The top three priorities business owners reported for 2022 were increasing staff (51.04%), expanding or remodeling their business (41.02%), and investing in digital marketing (39.70%). The second point, expanding or remodeling the business, is especially surprising given the high cost of construction at the moment. It’s possible business owners are going through with their expansions now to lock in low business loan interest rates.
Aspiring business owners will have a leg up if they prioritize these three things — securing reliable staff, investing in digital marketing, and a competitive customer experience at the outset.
Hiring During the Great Resignation
As expected, more than half of respondents reported recruiting and retention of employees as one of their top three challenges — when asked about the difficulty, 70.73% of respondents that tried to hire described recruitment as somewhat or very difficult compared to other years. Behind retention and recruitment, the top three challenges were changing operations in response to COVID-19 (32.14%), lack of capital/cash flow (31.57%), and administrative work (23.25%). A notable minority of business owners commented that they were struggling with the rising cost of goods and supply chain issues, in line with popular reporting.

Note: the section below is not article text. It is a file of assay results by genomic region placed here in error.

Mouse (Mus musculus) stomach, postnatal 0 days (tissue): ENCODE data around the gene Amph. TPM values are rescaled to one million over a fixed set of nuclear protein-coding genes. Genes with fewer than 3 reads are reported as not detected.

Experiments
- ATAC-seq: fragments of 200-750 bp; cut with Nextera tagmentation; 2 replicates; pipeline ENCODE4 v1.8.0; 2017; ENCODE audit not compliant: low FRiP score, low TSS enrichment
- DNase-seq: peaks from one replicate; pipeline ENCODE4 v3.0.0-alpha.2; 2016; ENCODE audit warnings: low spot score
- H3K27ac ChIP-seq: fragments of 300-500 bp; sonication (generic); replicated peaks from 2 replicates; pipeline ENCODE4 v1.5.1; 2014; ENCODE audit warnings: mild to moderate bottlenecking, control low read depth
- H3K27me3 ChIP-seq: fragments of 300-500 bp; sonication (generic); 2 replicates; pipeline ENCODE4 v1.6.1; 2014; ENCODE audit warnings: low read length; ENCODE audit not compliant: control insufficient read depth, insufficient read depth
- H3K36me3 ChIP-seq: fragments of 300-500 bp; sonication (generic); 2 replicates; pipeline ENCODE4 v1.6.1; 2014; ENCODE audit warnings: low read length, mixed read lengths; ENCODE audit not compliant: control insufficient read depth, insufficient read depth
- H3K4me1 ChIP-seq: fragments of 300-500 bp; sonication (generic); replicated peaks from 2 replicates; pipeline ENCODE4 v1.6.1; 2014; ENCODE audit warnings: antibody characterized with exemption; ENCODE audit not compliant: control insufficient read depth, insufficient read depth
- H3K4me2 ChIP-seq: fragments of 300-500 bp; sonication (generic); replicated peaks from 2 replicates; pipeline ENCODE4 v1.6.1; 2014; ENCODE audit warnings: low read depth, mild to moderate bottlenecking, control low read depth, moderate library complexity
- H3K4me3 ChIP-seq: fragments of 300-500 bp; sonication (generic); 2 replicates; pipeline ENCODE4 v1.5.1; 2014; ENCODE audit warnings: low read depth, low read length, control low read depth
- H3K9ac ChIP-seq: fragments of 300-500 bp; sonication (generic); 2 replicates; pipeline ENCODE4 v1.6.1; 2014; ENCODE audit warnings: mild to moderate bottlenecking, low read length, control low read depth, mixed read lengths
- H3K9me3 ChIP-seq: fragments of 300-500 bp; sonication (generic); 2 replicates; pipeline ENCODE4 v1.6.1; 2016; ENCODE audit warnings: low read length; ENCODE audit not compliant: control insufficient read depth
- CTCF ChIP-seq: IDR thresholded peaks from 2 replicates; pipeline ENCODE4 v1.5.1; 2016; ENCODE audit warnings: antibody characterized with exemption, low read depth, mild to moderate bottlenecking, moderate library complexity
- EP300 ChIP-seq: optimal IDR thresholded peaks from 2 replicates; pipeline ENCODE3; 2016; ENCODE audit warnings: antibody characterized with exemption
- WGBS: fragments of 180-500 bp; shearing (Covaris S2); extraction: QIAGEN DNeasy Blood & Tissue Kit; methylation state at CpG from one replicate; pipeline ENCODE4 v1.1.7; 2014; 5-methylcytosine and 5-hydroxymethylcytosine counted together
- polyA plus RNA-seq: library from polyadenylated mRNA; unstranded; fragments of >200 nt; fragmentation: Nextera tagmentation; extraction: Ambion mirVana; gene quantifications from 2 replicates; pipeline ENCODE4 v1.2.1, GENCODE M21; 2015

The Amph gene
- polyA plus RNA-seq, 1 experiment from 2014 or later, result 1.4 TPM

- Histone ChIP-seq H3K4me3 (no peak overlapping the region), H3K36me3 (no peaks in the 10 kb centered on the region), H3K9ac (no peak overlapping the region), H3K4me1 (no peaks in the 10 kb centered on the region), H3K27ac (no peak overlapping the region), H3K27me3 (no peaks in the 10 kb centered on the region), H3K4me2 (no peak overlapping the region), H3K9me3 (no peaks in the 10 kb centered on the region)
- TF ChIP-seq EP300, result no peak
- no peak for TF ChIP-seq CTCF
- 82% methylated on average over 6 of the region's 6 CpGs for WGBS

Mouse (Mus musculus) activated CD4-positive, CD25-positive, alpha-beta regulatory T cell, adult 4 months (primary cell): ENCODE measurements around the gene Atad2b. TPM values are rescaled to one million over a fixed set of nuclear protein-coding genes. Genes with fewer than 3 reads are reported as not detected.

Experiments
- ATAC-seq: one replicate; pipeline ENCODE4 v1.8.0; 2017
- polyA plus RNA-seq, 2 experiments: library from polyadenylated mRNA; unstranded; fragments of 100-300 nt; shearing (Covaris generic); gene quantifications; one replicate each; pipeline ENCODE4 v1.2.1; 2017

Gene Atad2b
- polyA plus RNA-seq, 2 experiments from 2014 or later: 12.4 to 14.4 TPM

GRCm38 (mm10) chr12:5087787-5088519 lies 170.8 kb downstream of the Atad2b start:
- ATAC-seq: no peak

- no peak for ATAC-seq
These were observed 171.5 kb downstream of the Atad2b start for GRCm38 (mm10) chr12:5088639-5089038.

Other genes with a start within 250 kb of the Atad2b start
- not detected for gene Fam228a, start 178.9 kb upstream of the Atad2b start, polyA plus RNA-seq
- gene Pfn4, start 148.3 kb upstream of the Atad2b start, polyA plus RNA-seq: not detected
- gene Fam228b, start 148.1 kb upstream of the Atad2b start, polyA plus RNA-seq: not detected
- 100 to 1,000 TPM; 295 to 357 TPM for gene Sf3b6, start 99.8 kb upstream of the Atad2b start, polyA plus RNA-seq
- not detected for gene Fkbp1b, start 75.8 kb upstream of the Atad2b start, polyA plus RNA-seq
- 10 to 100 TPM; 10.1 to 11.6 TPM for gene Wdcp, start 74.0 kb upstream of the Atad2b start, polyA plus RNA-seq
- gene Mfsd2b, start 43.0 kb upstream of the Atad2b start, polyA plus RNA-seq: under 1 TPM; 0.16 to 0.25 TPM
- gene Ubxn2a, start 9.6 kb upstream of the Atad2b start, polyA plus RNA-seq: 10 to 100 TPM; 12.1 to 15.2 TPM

When asked about the reasons positions were difficult to fill, however, trends emerged. Business owners reported a low number of applicants (46.86%) and competition from other employers (30.43%) as the greatest two challenges, followed by a lack of needed work experience (27.05%) or technical skills (23.67%) in the candidates that DO apply.
The Small Business Response
In response to challenges with retention and recruitment, business owners have overwhelmingly (63.17%) increased compensation. Thirty-three percent are fighting the Great Resignation by making significant efforts to retain current employees. The remaining three strategies in the top five were expanded recruitment advertising efforts (22.93%), increasing benefits (17.80%), and handing out hiring bonuses (16.34%).
Though we surveyed the most difficult positions to fill, no single position type stood out as more or less difficult, implying the effect of the Great Resignation across all skillsets and verticals.